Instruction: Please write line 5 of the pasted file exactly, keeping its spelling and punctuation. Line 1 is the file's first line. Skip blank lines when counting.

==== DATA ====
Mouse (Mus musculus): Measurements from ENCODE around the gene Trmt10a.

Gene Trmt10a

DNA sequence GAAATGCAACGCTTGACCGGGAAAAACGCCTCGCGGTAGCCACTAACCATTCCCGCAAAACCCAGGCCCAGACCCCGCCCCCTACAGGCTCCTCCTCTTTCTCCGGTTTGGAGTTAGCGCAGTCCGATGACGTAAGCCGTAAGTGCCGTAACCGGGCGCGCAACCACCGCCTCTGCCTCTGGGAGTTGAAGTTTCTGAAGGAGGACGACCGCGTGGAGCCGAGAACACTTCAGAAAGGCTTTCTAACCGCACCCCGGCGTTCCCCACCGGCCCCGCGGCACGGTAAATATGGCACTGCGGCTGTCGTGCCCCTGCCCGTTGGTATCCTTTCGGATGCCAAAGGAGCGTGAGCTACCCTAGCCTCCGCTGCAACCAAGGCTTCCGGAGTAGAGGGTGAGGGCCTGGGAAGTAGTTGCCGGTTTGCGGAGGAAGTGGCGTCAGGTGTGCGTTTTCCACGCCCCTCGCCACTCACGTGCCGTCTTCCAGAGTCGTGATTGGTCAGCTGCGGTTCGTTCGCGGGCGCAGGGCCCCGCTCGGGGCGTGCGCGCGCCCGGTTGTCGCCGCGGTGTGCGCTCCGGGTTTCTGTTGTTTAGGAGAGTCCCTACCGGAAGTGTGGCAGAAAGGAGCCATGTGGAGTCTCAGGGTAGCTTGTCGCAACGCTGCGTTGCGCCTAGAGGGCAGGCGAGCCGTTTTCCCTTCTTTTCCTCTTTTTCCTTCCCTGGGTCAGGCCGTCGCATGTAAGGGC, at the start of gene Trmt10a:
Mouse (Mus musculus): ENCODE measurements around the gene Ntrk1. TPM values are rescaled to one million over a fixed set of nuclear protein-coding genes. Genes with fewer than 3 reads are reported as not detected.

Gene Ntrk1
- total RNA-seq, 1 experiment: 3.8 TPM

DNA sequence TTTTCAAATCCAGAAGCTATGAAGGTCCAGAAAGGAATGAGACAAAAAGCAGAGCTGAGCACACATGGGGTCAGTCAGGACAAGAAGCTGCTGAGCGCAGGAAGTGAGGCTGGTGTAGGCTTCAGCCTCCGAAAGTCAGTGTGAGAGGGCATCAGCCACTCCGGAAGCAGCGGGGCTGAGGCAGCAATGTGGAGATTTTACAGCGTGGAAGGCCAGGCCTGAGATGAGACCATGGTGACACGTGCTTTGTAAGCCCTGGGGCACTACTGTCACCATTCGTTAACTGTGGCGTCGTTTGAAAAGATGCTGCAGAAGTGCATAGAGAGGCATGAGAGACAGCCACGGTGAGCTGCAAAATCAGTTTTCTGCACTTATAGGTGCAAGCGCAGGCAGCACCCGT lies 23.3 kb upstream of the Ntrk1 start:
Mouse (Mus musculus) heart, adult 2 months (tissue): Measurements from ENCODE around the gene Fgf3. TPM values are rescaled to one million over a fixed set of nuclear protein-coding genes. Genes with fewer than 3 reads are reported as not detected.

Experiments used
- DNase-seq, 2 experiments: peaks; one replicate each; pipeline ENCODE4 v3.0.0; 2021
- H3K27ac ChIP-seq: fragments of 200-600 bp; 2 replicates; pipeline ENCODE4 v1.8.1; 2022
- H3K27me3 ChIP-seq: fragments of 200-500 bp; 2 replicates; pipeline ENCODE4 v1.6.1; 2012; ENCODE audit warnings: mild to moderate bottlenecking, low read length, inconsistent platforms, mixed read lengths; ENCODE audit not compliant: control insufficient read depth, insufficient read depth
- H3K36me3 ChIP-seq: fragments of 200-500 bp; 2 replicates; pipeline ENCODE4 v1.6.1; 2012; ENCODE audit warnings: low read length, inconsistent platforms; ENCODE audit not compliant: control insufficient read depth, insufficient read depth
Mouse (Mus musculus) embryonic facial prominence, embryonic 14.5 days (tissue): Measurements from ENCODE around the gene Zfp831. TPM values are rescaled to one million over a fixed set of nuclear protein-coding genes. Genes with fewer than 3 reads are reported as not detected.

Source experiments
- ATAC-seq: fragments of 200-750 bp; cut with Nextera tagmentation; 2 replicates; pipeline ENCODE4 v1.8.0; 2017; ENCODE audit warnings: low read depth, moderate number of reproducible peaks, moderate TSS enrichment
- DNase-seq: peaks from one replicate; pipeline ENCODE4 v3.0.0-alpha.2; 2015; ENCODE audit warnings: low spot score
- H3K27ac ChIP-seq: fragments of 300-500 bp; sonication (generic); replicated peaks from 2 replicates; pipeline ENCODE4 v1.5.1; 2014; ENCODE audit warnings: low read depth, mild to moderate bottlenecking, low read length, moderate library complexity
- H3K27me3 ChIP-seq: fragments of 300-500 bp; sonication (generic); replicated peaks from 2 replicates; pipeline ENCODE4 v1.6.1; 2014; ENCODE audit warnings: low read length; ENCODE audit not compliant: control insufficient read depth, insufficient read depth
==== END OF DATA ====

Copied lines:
Gene Ntrk1